c. Increased attention by hospitals to preventing health care–acquired infections.
    d. A vast, nationwide hospital safety improvement program.
  6. Thousands of experiments with new ways to deliver care to the nation’s most vulnerable and high-cost consumers of health care launched under the new Center for Medicare and Medicaid Innovation.
  7. A possible role in slowing the health care cost growth rate to its lowest level in 50 years, a trend that, if it persists, could greatly reduce the federal deficit and free up funds for other vital public purposes.

The accompanying exhibits provide a more complete listing of these and other established or possible effects of the ACA. The breadth of the ACA’s impact so far clearly shows the discussion of the successes and failures of the ACA needs to extend well beyond the narrow focus on website functioning, enrollment in the federal website, and the cancellation of some health plans.

Exhibit 1

Exhibit 2

David Blumenthal, M.D., M.P.P., is president of The Commonwealth Fund, where this post originally appeared.

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47 replies »

  1. Its like you read my thoughts! You seem to know a lot about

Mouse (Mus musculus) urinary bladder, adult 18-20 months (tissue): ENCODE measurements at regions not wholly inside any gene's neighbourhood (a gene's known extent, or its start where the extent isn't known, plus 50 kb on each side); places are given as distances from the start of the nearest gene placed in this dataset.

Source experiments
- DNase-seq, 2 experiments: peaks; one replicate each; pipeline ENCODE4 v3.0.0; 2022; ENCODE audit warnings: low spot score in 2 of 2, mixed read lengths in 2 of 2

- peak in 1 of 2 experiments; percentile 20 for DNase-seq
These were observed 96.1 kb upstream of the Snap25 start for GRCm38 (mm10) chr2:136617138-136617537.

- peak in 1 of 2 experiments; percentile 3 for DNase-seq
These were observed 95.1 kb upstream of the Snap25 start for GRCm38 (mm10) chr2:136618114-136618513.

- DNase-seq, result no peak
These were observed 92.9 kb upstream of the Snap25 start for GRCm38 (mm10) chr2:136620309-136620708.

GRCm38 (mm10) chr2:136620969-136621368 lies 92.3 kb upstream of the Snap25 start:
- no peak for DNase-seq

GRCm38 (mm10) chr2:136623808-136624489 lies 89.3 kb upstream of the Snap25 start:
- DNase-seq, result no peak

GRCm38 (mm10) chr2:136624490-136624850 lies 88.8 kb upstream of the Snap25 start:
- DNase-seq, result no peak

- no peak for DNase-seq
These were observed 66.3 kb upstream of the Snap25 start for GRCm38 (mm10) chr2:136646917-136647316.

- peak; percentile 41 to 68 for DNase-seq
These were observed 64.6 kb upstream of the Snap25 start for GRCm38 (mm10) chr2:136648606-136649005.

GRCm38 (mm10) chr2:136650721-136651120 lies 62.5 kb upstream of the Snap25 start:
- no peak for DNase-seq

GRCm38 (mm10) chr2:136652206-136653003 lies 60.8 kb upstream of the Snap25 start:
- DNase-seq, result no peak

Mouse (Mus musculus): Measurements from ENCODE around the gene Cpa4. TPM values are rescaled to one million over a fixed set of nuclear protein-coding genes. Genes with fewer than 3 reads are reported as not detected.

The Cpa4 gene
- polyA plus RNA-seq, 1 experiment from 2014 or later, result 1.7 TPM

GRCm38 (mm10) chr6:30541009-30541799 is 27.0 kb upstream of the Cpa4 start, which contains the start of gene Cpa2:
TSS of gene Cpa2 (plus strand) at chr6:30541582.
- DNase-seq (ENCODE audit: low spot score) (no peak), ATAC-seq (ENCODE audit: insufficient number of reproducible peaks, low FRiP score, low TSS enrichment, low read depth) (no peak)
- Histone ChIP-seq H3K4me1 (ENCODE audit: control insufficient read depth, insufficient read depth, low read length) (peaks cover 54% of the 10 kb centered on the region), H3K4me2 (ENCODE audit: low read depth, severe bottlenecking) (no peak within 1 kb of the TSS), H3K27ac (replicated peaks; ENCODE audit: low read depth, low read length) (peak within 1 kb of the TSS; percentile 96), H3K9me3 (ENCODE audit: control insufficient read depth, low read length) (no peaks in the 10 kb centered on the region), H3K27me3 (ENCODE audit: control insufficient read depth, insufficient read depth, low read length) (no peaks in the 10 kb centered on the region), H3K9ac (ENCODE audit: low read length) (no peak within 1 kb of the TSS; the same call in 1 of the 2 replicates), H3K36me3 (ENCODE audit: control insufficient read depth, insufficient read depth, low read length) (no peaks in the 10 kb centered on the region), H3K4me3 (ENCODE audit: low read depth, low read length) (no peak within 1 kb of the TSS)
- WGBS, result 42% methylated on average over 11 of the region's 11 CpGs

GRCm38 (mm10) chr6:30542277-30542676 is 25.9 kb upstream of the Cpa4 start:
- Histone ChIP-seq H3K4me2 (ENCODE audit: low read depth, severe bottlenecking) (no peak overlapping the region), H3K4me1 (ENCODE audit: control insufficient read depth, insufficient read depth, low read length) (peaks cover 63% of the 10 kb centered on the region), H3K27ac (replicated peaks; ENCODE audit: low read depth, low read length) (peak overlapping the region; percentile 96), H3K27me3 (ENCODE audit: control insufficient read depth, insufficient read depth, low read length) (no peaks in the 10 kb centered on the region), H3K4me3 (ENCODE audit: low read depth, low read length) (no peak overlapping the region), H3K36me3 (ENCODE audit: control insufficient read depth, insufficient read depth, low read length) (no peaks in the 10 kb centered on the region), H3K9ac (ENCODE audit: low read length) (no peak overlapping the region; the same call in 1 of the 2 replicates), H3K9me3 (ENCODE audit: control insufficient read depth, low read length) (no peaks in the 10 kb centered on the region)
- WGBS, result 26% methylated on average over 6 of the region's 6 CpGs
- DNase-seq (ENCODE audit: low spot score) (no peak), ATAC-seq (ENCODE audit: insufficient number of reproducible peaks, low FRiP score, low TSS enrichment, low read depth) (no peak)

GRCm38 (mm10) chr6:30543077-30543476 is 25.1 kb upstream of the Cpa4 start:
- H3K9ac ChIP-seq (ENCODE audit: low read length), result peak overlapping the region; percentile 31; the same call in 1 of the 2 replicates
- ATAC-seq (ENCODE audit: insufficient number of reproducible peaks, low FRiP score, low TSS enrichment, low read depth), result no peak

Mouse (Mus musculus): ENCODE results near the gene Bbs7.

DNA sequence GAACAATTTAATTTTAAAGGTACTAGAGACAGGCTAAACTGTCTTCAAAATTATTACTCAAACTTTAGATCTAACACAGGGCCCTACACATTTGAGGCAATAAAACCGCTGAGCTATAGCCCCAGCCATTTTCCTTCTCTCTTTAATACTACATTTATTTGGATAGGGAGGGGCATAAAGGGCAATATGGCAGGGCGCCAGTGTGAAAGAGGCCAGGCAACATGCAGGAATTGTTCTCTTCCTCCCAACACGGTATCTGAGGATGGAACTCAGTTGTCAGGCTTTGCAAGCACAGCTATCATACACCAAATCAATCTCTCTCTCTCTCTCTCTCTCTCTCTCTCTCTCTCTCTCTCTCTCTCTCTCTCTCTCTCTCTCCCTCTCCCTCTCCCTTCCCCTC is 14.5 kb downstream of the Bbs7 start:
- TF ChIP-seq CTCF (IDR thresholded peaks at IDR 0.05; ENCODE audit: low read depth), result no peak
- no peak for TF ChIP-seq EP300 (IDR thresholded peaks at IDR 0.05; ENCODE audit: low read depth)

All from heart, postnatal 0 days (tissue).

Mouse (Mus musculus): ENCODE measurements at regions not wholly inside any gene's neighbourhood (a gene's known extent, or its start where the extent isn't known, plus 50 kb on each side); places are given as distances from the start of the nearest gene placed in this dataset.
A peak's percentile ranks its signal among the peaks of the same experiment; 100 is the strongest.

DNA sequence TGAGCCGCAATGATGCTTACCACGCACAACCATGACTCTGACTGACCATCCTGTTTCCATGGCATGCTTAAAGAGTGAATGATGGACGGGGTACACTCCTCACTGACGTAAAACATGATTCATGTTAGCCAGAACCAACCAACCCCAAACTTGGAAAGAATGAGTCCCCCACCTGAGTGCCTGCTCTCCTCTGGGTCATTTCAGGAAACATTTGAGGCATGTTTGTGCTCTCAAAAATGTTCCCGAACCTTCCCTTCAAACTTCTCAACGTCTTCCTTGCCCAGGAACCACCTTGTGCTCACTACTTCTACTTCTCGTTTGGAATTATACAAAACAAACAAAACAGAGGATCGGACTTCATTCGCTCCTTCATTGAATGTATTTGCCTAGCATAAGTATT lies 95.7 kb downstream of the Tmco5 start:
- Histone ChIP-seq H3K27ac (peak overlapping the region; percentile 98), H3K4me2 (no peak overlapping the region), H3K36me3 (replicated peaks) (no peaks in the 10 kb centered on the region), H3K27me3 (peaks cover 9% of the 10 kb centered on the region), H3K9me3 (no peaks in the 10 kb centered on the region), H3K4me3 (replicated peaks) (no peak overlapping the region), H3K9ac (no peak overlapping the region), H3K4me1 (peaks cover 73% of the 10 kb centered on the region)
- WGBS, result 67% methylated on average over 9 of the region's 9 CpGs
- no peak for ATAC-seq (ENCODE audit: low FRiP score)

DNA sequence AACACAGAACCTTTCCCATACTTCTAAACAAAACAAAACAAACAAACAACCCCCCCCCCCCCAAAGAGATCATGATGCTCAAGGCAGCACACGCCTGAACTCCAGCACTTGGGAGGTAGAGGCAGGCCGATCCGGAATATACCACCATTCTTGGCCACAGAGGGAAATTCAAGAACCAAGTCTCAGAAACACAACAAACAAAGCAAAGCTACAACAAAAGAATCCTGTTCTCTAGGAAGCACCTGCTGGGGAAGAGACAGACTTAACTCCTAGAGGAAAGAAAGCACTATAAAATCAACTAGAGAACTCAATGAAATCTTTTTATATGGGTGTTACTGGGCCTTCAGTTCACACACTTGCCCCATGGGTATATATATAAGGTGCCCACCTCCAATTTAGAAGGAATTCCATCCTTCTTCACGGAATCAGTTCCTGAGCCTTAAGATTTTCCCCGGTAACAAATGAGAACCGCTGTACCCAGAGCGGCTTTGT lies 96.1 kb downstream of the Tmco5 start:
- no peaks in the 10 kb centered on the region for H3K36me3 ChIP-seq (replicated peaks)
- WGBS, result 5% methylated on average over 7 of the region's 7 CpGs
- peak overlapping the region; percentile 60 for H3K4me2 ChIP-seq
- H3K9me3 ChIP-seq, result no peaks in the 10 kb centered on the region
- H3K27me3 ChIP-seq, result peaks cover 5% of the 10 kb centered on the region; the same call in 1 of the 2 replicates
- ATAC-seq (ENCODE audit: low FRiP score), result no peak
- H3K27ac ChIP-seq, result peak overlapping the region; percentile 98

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  2. Note to Archon41:

    For almost 60 years, Young voters have been subsidizing the medical expenses of older persons who very often have higher net worths. (through Medicare taxes)

    Meanwhile older persons with no children at home subsidize education for young families (through state and local taxes).

    Both Medicare and public schools are not means-tested. They go to people rich and pool as long as they are citizens (and sometimes not even citizens).

    As such these programs do contain some spillover in the sense of poorer taxpayers kicking in something for richer beneficiaries.

    But in my opinion, the value of social solidarity makes me OK with this.

  3. Come 1-1-14, I will be cruising in the “Cadillac” of Medicare Advantage. The awareness that I will not receive much the same “quality of care” as Harry Reid or Donald Trump causes me little chagrin. The Greeks had a word for the mantra of “redistribution”: “pthonos”–the spirit of envy, jealousy, and spite.

  4. “It will also occur to many of them to wonder why they should be subsidizing the expenses of those with greater net worth than their own.”

    That has been happening all along with tax free subsidized employer health care. Maybe the tax on cadillac plans will be a start.

    So #41 are you in favor of paying the tax on the benefit?

  5. 1. “Passed before knowing what’s in it”.

    2. Horrible website rollout, knowing that naysayers would be rubbing their hands in glee.

    3. Numerous unintended or thought out consequences that have yet to reveal themselves due to #1.

    That’s all I need to know.